The casual European reader may be forgiven for never having heard of Lil’ Wayne aka Birdman Junior aka Weezy F Baby (“the f is for fornicate”). Despite him being one of the biggest rappers around, he’s never really made it big over here - 2008’s Tha Carter III sold over a million copies in its first week in the States, yet it only managed to claw its way into the top 25 over here. Not exactly what you’d expect from the best rapper alive. It seems odd to criticise a recording artist for being too prolific, but it really does seem to be Wayne’s main stumbling block. The problem being that for all his undoubted moments of genius, Wayne doesn’t tend to set the bar very high. In the last two years, he’s released two albums, five mixtapes, appeared on numerous singles and signed two of the world's most exciting rappers to his label, Young Money. Not bad considering he’s spent six of those months in jail. With all these releases, it’s inevitable that some are going to be better then others. He would seem to have a willingness to release something or contribute to a record simply for the sake of it, rather then ensuring that it’s as good as the rest of his body of work. Whilst I Am Not A Human Being is not the worst thing he’s put out since Tha Carter III, (that title goes to his ill-advised rock album Rebirth), it is far from the best.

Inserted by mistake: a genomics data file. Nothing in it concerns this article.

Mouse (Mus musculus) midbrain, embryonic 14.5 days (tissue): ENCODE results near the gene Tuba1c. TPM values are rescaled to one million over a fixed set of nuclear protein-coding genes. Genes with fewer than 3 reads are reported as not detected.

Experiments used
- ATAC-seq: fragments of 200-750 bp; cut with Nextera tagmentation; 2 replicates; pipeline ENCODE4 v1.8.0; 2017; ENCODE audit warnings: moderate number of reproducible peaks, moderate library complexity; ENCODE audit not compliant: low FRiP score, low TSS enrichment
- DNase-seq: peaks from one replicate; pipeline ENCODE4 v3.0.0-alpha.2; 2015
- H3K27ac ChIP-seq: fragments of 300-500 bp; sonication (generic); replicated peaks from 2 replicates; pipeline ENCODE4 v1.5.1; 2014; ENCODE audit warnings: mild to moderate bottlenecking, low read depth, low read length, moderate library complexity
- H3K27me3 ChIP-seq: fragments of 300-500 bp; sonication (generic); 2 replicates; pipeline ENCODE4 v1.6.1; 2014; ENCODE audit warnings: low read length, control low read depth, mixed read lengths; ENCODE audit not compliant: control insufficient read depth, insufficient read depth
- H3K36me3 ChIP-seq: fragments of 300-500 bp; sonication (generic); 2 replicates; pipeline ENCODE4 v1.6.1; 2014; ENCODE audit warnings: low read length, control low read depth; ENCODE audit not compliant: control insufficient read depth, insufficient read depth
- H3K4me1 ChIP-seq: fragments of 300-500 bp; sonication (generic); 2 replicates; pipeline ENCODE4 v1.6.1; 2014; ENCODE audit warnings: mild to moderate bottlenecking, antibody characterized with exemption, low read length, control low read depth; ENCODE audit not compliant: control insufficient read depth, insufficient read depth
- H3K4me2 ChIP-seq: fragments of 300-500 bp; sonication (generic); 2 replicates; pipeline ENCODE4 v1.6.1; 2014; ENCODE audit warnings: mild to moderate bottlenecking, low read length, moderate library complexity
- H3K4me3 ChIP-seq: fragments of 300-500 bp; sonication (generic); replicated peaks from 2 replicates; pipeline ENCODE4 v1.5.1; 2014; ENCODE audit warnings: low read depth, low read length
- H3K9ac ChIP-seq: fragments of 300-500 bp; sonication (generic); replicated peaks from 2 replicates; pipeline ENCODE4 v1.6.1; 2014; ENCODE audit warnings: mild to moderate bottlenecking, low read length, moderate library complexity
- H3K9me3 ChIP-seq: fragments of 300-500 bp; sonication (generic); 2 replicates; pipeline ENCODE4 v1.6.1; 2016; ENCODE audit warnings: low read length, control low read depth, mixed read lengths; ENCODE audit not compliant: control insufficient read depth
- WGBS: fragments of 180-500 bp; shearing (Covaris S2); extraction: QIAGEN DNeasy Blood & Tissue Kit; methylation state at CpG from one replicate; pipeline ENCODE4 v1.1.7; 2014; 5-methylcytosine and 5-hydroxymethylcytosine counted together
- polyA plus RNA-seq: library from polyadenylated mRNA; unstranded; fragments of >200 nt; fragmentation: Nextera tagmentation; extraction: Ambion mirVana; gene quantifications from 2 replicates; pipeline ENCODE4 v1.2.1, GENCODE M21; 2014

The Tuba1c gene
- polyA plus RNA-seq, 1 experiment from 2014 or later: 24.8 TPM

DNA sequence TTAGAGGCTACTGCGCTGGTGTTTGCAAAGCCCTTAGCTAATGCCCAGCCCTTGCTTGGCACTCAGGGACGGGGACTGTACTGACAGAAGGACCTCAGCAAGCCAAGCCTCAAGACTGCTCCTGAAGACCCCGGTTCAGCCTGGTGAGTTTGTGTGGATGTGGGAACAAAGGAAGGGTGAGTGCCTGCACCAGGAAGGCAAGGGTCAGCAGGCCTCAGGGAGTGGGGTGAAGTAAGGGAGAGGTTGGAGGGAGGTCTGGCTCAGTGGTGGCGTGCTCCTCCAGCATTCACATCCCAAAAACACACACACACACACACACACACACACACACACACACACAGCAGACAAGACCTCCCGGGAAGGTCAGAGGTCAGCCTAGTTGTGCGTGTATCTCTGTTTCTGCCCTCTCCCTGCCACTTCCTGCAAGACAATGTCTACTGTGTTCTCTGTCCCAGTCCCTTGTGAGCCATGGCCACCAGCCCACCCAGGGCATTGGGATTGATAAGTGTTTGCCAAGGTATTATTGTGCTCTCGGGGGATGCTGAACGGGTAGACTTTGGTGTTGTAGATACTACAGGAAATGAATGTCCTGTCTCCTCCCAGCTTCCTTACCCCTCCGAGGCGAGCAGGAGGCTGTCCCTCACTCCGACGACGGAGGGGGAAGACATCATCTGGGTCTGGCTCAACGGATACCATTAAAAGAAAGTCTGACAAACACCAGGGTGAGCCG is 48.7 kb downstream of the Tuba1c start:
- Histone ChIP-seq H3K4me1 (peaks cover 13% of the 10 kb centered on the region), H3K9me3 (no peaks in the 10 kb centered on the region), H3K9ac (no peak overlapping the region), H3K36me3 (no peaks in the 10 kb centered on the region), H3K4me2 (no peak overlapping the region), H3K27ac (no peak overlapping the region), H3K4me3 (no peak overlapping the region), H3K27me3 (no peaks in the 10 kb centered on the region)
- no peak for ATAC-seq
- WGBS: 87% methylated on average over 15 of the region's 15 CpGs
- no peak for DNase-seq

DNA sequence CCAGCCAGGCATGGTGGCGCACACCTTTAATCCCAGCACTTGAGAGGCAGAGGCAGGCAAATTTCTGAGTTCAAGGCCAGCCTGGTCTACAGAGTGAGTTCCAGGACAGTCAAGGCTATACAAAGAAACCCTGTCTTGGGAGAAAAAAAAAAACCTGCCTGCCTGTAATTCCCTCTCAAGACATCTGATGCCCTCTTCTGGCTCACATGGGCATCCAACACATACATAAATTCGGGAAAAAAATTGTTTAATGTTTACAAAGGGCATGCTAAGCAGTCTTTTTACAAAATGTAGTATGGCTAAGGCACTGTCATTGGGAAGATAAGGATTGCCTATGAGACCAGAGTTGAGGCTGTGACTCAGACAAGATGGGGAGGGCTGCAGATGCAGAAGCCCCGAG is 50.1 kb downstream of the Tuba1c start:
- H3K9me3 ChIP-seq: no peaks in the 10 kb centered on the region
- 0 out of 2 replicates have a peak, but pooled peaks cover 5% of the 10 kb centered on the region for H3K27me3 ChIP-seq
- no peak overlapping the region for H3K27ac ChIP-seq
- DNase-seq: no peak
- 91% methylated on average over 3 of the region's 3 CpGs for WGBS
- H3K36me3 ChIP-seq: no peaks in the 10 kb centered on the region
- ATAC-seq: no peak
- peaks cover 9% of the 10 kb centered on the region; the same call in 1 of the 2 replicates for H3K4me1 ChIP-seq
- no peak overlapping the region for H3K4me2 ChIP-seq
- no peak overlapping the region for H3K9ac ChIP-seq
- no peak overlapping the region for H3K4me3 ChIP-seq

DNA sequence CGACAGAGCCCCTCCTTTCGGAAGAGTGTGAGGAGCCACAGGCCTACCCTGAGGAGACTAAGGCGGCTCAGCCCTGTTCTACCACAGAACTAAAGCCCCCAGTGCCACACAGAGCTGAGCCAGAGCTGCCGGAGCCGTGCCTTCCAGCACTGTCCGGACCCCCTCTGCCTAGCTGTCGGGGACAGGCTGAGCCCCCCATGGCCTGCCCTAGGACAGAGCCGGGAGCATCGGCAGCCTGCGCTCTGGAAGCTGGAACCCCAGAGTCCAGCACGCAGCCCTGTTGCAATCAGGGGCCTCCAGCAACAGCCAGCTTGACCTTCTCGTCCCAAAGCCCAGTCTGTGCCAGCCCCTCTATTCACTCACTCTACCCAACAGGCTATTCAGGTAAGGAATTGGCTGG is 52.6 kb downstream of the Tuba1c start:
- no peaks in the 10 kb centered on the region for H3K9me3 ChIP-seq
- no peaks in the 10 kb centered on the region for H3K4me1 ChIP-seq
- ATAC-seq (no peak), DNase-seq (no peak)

Recorded just before his jail term, I Am Not A Human Being is a somewhat one-dimensional record. Most of the time Wayne sounds tired, as if something is preoccupying him, which no doubt it probably was. He sounds less brash, less confident then normal. Maybe even lazy – on ‘Popular’ he extends his brief verse from Young Money’s ‘Bedrock’ into a whole song, with wholly unremarkable results. That the beats aren’t particularly varied or original doesn’t help avert the feeling that Wayne’s treading water. ‘What’s Wrong With Them’ is almost identical to ‘Lollipop’, and ‘I’m Single’ sounds like an off cut from Drake’s album. It’s only when said protégé makes an appearance that Weezey really steps up his game.
‘Right Above’ stands out partly because it’s the only beat that doesn’t stick to the blueprint of clicky snares and distorted synths, but mostly because the two rappers bring their A game - Drake with his “Bollywood Slumdog Millionaire flow” and Wayne who’s “been fly so long I fell asleep on the fucking plane”. They go toe-to-toe again on the delightfully titled ‘Gonorrea’, trading verses using STDs as a metaphor for poor rappers, giving Weezey the opportunity to flex his wicked sense of toilet humour (“I’m shitting on them like two girls and one cup”). The way their contrasting styles spark off each other is the highpoint of the album - Drake with his laid back, partly sung, partly rapped flow, clashes with Wayne’s scatty, stream of conscious snarl. It’s an ideal match, and hopefully one they’ll fully explore further if the rumours of a collaborative album are to be believed.
I Am Not A Human Being can be seen as serving two purposes. Firstly, it a way for Wayne to clear the decks before his jail time, so that he has a clean artistic slate to return to. Secondly, it acts as a reminder to people that despite being behind bars he’s still here, not necessarily at the top of his game, but definitely present. It may not be a great, or even particularly good album, but it does at least tide us over until Weezy become a free man, and the much talked about Tha Carter IV finally sees the light of day.
6David Pott-Negrine's Score